There are two, equally correct, things you can do at a Bad Rabbits show—bust out your best dance moves, or mosh. The quintet spins groovy vocals and bass lines with heavier guitars and percussion to create something they call post-R&B. It’s a little funky, a little rocky, and a whole lot of fun to listen to. We chatted with guitarist Salim Akram about playing acoustically, performing in Boston, and recording with Teddy Riley (Michael Jackson, Bobby Brown). Bad Rabbits play with Air Dubai and Sahtyre at Chop Suey this Thursday (7/25).
How do you translate the energy of your music acoustically? I don’t know, we’re going to find out. [Onstage], a lot of the musicianship gets lost in the showmanship. Not saying that we aren’t musicians and people don’t notice that, but an acoustic setting gives people a whole different side of the band.
Absolutely. It’s just you and your instruments. It’s very minimalistic. Our band formed back in college with me, [drummer] Sheel Davé, and [singer] Fredua Boakye playing music with an acoustic guitar and a djembe and evolving into a better band that eventually became Bad Rabbits. It’s cool to have it come back full circle.
How have the first shows of the tour been? It’s really humbling to see people singing the words to our songs, going crazy. It’s always nerve-wracking when you go to a place for the first time as a headlining band. You always hope for people to turn out, but that’s not always the case. We’ve been fortunate the first few shows that people have shown up and shown their support for the band.
A majority of you are from the Boston area. Is Boston supportive of musicians? Our people have a lot of pride. Our music scene is incredibly awesome. You represent everybody in a way, and after all the stuff that’s happened recently, you can see how a city like Boston pulls itself together and represents so many different things. There’s definitely a giant sense of pride knowing that we come from Boston and having the city have our backs.
What’s something musicians can only experience in Boston? Boston’s the kind of city where if people are into you, they’ll show you and give you energy back. If they’re not, they don’t give a shit [laughs]. God forbid there’s a playoff game on during your set. We’re a tough city but once you get the love of Boston, it’s definitely awesome.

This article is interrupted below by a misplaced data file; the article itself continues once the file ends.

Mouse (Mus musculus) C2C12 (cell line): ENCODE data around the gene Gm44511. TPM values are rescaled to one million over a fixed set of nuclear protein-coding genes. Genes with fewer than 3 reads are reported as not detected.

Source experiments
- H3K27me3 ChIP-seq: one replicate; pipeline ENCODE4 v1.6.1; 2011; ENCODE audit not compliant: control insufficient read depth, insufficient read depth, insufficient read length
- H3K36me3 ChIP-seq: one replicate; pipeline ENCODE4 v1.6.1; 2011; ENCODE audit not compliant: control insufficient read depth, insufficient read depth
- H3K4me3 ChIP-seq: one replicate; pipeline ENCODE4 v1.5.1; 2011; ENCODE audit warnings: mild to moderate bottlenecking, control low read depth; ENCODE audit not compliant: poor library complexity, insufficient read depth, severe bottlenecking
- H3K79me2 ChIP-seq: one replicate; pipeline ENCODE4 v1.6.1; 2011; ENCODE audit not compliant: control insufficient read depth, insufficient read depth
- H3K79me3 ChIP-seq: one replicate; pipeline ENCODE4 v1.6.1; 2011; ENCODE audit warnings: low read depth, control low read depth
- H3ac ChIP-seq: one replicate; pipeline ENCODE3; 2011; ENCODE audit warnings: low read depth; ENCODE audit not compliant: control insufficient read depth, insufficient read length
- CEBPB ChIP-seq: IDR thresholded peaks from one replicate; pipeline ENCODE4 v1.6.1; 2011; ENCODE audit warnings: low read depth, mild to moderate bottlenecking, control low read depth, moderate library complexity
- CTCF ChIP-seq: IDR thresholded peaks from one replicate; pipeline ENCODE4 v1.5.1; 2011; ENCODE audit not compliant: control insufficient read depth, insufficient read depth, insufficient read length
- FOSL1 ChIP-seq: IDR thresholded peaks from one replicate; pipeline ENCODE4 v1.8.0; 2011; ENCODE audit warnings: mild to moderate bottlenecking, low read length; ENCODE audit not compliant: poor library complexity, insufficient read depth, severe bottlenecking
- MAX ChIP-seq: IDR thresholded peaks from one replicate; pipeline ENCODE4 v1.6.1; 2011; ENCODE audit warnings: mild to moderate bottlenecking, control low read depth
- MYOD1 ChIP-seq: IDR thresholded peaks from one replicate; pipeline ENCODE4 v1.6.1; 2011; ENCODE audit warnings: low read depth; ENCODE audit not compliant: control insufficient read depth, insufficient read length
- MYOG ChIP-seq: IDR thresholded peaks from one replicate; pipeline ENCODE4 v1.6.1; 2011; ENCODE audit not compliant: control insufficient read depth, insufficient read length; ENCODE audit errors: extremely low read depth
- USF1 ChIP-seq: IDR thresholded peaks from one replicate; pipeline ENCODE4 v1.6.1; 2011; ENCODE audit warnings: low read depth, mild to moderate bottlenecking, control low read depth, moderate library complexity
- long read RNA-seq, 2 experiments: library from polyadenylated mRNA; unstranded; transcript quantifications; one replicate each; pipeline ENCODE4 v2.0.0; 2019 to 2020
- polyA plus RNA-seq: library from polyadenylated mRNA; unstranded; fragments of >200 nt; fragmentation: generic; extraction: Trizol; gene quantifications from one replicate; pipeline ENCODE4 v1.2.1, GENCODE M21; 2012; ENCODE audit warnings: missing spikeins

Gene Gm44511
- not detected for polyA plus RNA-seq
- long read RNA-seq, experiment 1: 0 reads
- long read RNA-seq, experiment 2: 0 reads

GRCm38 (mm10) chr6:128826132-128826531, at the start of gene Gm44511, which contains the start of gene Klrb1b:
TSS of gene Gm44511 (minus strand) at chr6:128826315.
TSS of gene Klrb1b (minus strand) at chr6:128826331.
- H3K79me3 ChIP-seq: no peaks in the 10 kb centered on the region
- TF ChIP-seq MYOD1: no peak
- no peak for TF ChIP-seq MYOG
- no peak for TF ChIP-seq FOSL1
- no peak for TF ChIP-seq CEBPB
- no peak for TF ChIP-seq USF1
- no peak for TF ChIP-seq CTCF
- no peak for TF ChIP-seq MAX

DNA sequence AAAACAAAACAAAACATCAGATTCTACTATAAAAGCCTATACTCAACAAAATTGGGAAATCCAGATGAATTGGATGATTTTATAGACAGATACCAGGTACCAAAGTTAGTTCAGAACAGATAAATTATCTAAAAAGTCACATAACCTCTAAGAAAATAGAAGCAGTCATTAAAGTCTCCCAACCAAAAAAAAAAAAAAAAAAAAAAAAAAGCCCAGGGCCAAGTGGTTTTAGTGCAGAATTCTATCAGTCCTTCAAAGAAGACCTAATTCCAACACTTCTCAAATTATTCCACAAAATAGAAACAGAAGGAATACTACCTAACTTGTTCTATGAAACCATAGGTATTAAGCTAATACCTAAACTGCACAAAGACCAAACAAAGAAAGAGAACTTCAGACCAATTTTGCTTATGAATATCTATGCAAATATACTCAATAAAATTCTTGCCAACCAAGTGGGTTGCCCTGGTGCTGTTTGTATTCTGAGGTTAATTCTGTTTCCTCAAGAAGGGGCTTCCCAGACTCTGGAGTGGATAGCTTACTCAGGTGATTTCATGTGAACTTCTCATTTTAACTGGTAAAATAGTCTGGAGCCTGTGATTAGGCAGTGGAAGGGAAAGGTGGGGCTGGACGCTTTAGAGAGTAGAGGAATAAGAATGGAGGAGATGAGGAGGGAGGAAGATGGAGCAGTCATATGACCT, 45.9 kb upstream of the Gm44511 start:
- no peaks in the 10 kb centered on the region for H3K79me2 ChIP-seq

What’s the status of the music you recorded with producer Teddy Riley? We have plans to release it. When we started working on American Love, we didn’t feel the [Riley] songs were the right direction musically just yet. More importantly, we hadn’t developed much of a story to put out the Teddy Riley record yet, so we went back into the studio and linked up with producer Brad Lewis.
Did the band learn anything working with Riley that carried over to recording with Brad? There’s two very different styles of writing between them. Brad Lewis is an up-and-coming producer; Teddy Riley is a legend. It taught us how to work with people, focus on better songwriting, and take different approaches to make a song come to play. With Teddy Riley, the band stuff had to take a backseat to make room for the format we were performing in, which was more classic R&B. But on the American Love record, the band needed to have more of a story musically. When you hear the Teddy Riley record versus American Love, you can hear the versatility of the band showcased more.
You’ve covered The Dream, the Smashing Pumpkins, and Michael Jackson. Do those artists influence Bad Rabbits? Absolutely. Michael Jackson is pretty evident [laughs]. A lot of us grew up listening to R&B, funk, soul, our parent’s records. But we were also listening to the Smashing Pumpkins, Deftones, Glassjaw, and metal. While we didn’t have much content and were figuring out what to do next while recording the Teddy Riley stuff, we wanted to put something together that showed the band’s versatility. We also wanted to cover songs that are iconic.
Are you working on any new covers? At the moment, no. We’re focusing on writing new music. That’s the biggest thing, trying to stay current. The biggest mistake we made with [2009’s] Stick Up Kids was we didn’t have new music in the can right away. We plan for the worst and hope for the best. The worst being that nobody gave a shit about the EP, and it turns out the opposite [laughs]. Now we’re trying to keep our sound evolving and take it to the next step, write bigger and better songs. Hopefully our career will continue to flourish.